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The logistics industry in the Philippines is a key GDP contributor, but lags behind the country’s neighbours when it comes to digitalisation. A new YCP Solidiance report highlights the way forward for the sector.

Philippines is home to a staggering 7,600 plus islands, 2,000 of which are inhabited. Trade in the country is a logistical labrynth as a result, and transportation & storage – logistics as a whole – form key economic segments. In fact, strategic advisory firm YCP Solidiance values the segment at more than $13 billion as of 2019, accounting for 4% of the Philippines gross domestic product.

As the country’s economy has grown over the last half a decade, so too has the logistics sector, at a near similar rate. The GDP grew by a compound annual growth rate (CAGR) of over 8.5% between 2015 and 2019, while transport & storage alone grew by more than 7.5%. Moving forward, the sector is expected to continue upwards, faster than before.

Transportation & storage contribution to GDPThe most notable driver of growth here is a booming ecommerce landscape – already on the rise across Asia Pacific and climbing with renewed gusto since the Covid-19 crisis. Storage and distribution centres are the backbone of a thriving ecommerce sector, which puts logistics at the heart of retail growth in the near future.

That being said, YCP Solidiance reports that Philippines’ logistics sector is not prepared for the economy of the future, despite contributing billions. The obvious deficit is a lack of digitalisation – a key component in serving the evolving APAC consumer.

As fear of infection persists and familiarity with ecommerce grows, consumers are increasingly relying on online retail channels for everything from luxury goods to basic necessities. In the Philippines alone, ecommerce is expected to grow from just 2% of the overall retail market to 7% in time to come.

With most retailers developing their digital channels in response, the biggest differentiators emerging are speed, reliability and transparency – all of which are central demands among most modern day consumers. In its current avatar, the logistics sector in Philippines simply cannot meet these needs, mainly due to a reliance on manual processes.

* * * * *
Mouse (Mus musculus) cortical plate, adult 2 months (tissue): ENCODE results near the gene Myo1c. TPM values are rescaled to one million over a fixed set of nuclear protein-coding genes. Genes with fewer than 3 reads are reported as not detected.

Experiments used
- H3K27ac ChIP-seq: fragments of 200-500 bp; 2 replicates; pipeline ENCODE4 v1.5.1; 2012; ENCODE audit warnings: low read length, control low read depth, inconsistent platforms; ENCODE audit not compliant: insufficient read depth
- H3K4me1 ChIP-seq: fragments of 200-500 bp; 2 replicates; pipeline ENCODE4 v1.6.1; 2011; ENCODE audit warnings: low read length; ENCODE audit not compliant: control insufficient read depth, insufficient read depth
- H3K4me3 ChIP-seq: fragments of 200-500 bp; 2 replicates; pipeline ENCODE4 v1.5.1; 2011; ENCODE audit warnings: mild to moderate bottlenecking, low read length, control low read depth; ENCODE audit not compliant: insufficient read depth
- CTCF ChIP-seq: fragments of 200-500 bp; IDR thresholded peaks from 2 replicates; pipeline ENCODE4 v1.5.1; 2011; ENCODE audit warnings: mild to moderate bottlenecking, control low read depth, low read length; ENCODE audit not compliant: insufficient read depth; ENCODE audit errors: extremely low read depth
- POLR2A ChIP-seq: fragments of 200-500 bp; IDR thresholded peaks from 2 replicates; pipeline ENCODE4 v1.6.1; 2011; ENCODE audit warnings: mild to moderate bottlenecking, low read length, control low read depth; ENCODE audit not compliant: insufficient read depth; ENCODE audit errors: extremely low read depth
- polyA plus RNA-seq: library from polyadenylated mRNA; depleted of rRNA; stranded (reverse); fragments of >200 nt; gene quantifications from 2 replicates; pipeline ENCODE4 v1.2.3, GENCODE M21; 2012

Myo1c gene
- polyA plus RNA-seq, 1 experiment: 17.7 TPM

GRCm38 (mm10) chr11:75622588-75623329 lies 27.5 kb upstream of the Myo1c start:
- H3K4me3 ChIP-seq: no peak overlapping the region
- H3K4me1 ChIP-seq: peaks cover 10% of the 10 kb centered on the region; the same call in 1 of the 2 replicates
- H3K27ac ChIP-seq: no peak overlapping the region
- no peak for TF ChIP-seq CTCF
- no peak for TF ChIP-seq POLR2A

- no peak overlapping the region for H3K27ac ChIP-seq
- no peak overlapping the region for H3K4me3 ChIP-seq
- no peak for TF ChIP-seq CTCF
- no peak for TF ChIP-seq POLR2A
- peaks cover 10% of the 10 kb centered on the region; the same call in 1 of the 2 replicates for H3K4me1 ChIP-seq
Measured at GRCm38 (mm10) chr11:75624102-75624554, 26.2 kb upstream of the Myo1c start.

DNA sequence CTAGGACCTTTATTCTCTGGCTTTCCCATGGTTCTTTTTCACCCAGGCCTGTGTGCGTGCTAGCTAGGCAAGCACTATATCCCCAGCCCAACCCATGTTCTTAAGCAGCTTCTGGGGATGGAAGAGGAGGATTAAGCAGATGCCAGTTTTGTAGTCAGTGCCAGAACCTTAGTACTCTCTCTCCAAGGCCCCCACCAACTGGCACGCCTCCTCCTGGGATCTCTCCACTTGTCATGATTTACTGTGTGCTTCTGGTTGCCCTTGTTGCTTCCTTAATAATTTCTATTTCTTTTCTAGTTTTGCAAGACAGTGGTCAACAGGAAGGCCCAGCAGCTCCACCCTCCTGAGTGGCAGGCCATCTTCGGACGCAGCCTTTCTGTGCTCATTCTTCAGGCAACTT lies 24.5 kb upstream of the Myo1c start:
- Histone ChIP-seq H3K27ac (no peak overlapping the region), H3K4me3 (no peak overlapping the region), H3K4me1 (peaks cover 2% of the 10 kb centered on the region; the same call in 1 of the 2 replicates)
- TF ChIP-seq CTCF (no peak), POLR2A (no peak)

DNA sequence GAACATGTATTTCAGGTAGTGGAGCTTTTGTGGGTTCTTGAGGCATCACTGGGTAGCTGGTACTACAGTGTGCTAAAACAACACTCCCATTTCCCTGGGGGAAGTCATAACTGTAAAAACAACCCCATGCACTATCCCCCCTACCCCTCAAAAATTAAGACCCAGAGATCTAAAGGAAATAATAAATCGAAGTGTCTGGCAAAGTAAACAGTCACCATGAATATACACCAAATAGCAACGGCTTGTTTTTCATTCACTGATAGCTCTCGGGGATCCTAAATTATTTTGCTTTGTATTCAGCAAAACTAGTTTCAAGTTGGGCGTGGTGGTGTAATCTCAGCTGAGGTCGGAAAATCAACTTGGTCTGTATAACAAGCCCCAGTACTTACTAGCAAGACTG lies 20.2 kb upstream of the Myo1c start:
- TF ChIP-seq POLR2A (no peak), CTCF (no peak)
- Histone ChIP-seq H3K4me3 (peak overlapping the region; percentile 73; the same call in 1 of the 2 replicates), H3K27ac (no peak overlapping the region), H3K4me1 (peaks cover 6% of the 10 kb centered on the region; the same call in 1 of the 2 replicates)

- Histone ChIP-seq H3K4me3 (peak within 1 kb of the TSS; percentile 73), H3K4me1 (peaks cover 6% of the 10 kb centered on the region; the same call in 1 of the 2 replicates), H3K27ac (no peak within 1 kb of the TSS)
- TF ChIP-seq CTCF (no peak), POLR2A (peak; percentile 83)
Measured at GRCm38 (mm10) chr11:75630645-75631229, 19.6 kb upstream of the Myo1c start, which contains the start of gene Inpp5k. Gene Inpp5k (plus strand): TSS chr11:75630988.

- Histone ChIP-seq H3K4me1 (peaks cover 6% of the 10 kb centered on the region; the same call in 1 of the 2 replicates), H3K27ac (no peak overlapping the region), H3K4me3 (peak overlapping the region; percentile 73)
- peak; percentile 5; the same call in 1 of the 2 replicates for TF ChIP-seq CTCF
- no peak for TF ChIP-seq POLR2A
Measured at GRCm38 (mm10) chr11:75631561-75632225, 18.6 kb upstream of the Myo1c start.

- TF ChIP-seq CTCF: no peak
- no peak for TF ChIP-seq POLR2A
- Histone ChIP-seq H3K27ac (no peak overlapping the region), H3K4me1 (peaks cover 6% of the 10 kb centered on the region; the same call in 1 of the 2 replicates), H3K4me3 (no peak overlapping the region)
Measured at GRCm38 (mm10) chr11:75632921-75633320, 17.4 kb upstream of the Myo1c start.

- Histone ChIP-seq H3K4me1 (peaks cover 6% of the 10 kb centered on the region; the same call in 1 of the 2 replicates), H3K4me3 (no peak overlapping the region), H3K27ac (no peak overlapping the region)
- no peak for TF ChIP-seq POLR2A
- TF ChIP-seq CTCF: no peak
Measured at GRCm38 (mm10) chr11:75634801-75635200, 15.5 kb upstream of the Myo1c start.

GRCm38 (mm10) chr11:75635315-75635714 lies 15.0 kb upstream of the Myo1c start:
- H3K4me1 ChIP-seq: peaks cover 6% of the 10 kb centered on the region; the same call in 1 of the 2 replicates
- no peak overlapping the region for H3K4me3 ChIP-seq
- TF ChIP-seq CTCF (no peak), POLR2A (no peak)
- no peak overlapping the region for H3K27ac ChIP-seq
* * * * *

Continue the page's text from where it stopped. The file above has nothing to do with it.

Digitalisation effects on logistics

“Paper-based processes necessitate companies to still rely on analog processes such as having designated encoders that input and update the data on the system using documents that are filled out by truck drivers and warehouse managers,” explained Singapore-based YCP Solidiance partner U-Yun Wong.

“With high volumes and a complex network that requires coordination across various logistics companies with different database management systems, it becomes immensely challenging to ensure the integrity, accuracy, and timeliness of information,” he added. A clear example is the significant delivery delays felt in the wake of Covid-19, when online sales soared.  

And these are just the issues with inter-company coordination. Add to this the fact that many products require tying up with government agencies, on top of which customs clearance alone involves several steps of data entry and verification. With customers demanding delivery lead times of 3-5 day at the maximum, such a scenario is far from sustainable.

The way forward

According to YCP Solidiance, there is an urgent need for the Philippines to digitalise its logistics sector, as it could boost speed, efficiency and transparency all at once. Examples abound of success stories in digital logistics, even from neighbouring countries such as Singapore, Thailand and Indonesia.

Possible routes towards digitalisation

The researchers highlight the example of TradeLens – a blockchain-powered global trading platform developed by IBM and shipping giant Maersk. “In essence, TradeLens provides a platform wherein various stakeholders in the supply chain – from Carriers, Shippers, 3PLs, Freight Forwarders, to Authorities, Ports, and Terminals, etc. – have real- time visibility on the various documents involved in a shipment – from Bill of Ladings, Commercial Invoices, Packing Lists, Booking Requests, to Booking Confirmations, Shipping Instructions, Customs Declarations, etc,” explained YCP Solidiance Director Anna Relamma. 

A similar solution could add tremendous value for logistics in Philippines, and the researchers urge companies to begin the digitalisation process. For those with capital in hand, digitalising is simply a matter of hiring the right experts or investing in the right technology. Other might choose the inorganic path – acquiring a digital logistics firm with the necessary expertise. Partnerships with tech experts can also be effective.

Avenues exist for those without capital as well: YCP Solidiance suggests participating in digital platforms, or availing digital services and integrating key processes across the organisational makeup. The bottom line is that digitalisation is a pressing need in the sector, and those who don’t take the right steps now might struggle with competitiveness in the near future.


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